The CIO called for establishment of friendly relations with farmers and called for joint “farmer-labor” committees. It advocated the furtherance of equal rights for women, pledged support for the United Public Workers drive to organize the teachers, and demanded amnesty for conscientious objectors.

In foreign affairs it reaffirmed support of the World Federation of Trade Unions and pledged aid to the Greek workers in their struggle. It demanded the creation of a Jewish homeland in Palestine, called upon Britain to open Palestine to Jewish refugees and, what is more significant for American labor, demanded admission of 100,000 Jewish refugees into the United States. It demanded a “progressive foreign policy based on unity of the Big Three,” but coupled with this liberal froth went a denunciation of peace time conscription. It called upon all the powers to withdraw from China.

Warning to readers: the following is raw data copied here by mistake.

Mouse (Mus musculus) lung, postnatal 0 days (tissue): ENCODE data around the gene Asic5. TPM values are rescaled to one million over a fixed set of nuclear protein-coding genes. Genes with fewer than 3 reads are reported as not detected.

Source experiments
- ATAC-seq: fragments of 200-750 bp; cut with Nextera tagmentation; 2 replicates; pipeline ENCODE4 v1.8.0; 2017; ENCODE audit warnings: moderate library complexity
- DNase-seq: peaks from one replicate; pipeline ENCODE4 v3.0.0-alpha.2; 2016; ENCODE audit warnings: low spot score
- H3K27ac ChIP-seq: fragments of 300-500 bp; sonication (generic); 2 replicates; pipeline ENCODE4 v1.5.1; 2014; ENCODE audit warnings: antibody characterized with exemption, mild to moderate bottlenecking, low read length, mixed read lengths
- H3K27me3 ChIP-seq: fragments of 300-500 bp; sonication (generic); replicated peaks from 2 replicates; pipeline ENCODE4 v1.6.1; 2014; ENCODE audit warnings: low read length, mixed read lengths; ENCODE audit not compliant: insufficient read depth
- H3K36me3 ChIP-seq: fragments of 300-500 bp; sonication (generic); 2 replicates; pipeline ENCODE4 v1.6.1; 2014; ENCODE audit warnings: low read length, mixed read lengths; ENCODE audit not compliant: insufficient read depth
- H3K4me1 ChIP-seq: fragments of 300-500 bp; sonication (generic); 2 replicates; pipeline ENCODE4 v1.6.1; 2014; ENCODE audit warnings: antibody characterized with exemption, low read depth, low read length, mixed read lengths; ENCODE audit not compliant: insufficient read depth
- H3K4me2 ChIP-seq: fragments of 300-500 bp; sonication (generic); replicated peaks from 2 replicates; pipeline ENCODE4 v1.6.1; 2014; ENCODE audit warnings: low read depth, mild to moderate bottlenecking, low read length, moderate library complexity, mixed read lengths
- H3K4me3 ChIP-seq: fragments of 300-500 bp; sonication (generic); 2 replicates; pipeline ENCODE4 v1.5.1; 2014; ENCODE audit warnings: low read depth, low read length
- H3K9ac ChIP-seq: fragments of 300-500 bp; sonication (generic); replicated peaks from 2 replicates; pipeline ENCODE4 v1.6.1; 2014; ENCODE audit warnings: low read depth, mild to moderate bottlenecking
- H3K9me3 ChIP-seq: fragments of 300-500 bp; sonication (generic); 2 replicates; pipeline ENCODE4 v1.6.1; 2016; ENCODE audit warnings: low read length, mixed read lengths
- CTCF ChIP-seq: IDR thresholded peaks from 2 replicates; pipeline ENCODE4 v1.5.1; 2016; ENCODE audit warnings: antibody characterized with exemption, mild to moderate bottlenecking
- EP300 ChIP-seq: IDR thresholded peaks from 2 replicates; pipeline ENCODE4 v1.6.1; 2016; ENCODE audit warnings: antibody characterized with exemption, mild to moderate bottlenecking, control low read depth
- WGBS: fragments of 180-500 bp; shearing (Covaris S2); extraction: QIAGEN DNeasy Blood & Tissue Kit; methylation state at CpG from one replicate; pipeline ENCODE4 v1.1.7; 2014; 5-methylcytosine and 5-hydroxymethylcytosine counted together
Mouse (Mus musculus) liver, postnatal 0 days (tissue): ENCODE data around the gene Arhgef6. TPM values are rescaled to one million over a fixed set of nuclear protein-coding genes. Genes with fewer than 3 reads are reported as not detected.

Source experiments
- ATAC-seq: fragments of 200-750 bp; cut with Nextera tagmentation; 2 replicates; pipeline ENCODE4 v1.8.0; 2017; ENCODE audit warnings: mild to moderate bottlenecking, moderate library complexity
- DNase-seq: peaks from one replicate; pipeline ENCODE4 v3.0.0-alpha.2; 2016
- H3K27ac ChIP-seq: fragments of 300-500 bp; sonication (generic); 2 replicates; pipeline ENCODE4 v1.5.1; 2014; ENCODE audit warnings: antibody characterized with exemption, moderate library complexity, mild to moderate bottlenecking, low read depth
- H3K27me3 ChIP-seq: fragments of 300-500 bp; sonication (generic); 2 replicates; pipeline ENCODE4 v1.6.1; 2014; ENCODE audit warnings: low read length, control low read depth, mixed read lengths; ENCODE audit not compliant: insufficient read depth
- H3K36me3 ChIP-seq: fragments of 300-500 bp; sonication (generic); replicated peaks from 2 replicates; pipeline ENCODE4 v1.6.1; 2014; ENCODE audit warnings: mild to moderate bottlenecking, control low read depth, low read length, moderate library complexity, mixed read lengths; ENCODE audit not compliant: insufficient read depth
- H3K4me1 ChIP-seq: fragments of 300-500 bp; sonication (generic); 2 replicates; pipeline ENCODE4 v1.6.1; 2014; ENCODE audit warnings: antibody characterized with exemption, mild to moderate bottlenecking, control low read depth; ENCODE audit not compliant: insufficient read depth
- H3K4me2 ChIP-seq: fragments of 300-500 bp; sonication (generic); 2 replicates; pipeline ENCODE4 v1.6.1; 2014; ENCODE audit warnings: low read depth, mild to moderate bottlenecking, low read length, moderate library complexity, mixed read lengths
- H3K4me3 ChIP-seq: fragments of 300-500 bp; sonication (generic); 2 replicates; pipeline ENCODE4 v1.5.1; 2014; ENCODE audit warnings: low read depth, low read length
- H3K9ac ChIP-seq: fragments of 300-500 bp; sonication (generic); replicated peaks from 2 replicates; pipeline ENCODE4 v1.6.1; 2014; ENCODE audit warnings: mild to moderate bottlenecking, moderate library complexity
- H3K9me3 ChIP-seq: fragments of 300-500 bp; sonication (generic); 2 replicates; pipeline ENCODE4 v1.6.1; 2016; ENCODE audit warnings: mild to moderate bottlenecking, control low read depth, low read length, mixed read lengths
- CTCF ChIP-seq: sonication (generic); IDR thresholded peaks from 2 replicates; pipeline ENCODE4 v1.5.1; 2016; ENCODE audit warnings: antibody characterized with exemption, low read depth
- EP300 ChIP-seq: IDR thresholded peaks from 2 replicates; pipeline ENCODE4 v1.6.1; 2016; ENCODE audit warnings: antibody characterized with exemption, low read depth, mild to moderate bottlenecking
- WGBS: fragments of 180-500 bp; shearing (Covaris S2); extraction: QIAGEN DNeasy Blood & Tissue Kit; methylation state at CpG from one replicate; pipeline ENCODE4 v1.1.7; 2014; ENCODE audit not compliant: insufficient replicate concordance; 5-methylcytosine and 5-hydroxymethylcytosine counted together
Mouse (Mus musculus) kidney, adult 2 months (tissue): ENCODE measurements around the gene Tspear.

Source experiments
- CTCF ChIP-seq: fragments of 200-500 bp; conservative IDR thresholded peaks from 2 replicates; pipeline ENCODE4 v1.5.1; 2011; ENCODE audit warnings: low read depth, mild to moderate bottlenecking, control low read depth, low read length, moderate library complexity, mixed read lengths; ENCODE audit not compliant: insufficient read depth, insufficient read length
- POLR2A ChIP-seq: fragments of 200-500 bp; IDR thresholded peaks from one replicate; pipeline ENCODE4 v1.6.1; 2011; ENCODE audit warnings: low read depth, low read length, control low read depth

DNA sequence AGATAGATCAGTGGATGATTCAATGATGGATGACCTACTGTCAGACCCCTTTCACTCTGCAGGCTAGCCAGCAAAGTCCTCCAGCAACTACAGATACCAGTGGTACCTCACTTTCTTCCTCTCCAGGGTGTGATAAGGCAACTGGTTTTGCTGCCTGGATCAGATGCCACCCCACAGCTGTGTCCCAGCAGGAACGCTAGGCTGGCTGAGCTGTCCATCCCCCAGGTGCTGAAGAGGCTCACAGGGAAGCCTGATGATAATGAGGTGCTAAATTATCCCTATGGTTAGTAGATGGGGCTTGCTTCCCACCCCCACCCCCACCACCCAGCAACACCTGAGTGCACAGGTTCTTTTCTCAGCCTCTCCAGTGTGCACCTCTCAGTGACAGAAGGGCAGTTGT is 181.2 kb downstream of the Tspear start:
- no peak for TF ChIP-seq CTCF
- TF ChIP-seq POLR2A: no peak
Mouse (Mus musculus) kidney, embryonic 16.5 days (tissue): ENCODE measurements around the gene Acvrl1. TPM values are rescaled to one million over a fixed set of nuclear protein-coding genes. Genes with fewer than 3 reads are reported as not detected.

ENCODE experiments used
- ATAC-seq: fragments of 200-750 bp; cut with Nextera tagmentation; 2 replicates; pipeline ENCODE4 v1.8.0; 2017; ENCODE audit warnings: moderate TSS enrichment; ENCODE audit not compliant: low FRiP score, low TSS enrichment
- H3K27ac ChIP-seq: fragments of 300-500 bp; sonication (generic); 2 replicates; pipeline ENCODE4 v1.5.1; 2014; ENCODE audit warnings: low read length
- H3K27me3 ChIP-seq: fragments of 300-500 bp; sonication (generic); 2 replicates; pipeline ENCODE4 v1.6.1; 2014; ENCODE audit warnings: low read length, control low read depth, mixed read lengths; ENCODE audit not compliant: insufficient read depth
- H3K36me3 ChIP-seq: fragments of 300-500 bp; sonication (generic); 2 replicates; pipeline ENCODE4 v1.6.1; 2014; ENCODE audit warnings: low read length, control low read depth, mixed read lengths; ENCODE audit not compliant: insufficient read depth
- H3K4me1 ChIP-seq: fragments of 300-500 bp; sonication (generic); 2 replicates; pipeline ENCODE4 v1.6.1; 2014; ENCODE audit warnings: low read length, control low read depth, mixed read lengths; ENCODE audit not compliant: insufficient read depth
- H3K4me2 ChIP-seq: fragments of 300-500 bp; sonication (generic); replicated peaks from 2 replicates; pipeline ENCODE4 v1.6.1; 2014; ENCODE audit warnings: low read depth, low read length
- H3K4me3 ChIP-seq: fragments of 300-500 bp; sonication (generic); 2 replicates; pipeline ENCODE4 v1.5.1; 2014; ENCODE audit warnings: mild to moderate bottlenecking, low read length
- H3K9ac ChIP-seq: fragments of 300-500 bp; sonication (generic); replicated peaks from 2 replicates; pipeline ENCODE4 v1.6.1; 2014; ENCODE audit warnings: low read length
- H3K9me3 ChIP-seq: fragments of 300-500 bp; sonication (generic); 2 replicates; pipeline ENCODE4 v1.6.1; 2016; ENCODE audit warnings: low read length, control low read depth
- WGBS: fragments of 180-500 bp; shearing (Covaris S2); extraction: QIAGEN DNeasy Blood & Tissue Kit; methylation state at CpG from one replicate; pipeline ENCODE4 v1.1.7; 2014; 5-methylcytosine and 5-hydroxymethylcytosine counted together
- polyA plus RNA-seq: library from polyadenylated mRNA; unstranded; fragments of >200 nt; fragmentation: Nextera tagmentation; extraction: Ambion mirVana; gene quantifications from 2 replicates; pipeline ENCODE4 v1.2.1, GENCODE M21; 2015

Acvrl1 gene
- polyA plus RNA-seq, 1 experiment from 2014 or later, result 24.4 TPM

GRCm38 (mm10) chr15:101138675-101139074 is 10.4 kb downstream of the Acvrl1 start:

Timidity of Leadership

On the whole, although there was much that could not be supported by any revolutionary socialist, the general tenor of the resolutions is highly progressive. The CIO stands at the head of all mass organizations in the United States today, not only in its strictly economic demands but as a social and political force. All this has been achieved in ten years. One only has to look back to 1936 and recognize the significant strides that have been made by American labor toward social and political maturity. If the resolutions do not go further, it is due to the timidity and downright cowardice of the CIO leadership in the face of the tremendous problems pressing upon the workers from all sides.

Of the prevailing crisis Murray is well aware. But on every possible occasion he presented the same contradiction: militant, almost incendiary, language to appease the rank and file and pleading, capitulation, sometimes a maudlin sentimentality when faced with the necessity of defining action or a program. Murray’s opening report to the convention contained the following sentences: “There is not an honest economist in America who does not predict a bust to follow our present boom. It is purely a question of when the bust will occur. The estimates range from the third quarter of 1947 to the early part of 1948.”